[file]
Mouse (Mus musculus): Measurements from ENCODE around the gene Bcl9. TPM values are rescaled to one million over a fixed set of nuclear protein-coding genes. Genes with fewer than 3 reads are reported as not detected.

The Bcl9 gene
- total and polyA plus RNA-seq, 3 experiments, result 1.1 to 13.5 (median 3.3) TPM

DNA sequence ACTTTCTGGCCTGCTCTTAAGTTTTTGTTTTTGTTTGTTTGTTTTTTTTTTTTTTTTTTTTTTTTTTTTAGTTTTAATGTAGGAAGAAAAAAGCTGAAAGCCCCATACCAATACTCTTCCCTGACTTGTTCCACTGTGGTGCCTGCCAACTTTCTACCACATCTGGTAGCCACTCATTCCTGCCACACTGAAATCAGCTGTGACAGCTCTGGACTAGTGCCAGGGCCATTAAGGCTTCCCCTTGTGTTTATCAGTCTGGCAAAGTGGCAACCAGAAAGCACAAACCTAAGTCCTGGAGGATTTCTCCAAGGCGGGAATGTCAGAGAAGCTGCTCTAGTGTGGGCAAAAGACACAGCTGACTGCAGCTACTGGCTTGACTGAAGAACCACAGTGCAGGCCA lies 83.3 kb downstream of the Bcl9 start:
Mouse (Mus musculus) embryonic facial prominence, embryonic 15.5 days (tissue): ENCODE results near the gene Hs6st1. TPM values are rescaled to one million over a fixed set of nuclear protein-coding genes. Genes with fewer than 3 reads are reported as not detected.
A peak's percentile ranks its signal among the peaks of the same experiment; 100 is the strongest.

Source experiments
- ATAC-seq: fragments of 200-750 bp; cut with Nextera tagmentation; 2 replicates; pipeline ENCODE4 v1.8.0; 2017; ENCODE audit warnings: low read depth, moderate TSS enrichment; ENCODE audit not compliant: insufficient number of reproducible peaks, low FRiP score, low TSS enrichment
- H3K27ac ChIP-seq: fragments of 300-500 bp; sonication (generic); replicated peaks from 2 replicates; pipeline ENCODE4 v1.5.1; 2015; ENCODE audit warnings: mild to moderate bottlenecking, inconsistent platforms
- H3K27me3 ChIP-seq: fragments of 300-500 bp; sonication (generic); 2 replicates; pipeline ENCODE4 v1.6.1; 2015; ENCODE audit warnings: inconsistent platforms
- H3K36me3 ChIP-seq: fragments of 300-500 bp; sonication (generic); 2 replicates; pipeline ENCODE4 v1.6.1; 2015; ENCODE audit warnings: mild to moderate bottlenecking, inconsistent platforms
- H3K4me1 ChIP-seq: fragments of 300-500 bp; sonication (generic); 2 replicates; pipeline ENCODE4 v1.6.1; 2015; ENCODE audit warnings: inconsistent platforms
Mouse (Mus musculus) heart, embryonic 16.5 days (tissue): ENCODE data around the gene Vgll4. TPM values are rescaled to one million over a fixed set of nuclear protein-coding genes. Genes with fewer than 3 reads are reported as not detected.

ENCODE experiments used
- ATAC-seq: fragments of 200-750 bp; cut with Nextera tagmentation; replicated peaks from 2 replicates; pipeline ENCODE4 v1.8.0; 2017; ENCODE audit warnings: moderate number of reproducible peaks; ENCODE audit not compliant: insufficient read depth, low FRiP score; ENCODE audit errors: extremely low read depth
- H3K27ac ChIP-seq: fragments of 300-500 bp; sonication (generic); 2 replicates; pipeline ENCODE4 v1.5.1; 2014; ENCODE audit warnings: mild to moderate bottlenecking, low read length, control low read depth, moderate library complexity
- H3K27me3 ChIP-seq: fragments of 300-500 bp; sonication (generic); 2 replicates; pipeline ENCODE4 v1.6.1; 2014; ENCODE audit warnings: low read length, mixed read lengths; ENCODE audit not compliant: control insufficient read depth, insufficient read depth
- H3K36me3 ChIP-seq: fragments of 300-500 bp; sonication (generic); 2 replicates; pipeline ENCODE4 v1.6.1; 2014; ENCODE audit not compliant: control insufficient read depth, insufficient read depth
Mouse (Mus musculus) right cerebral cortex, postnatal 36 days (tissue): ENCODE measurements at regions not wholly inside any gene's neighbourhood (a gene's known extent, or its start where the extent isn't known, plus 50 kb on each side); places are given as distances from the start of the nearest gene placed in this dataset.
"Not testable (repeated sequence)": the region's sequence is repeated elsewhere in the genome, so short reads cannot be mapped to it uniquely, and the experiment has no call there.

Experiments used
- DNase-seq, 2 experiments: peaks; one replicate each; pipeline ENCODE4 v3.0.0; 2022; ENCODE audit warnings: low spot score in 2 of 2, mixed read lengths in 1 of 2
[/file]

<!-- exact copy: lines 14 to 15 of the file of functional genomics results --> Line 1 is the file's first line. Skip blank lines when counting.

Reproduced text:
ENCODE experiments used
- ATAC-seq: fragments of 200-750 bp; cut with Nextera tagmentation; replicated peaks from 2 replicates; pipeline ENCODE4 v1.8.0; 2017; ENCODE audit warnings: moderate number of reproducible peaks; ENCODE audit not compliant: insufficient read depth, low FRiP score; ENCODE audit errors: extremely low read depth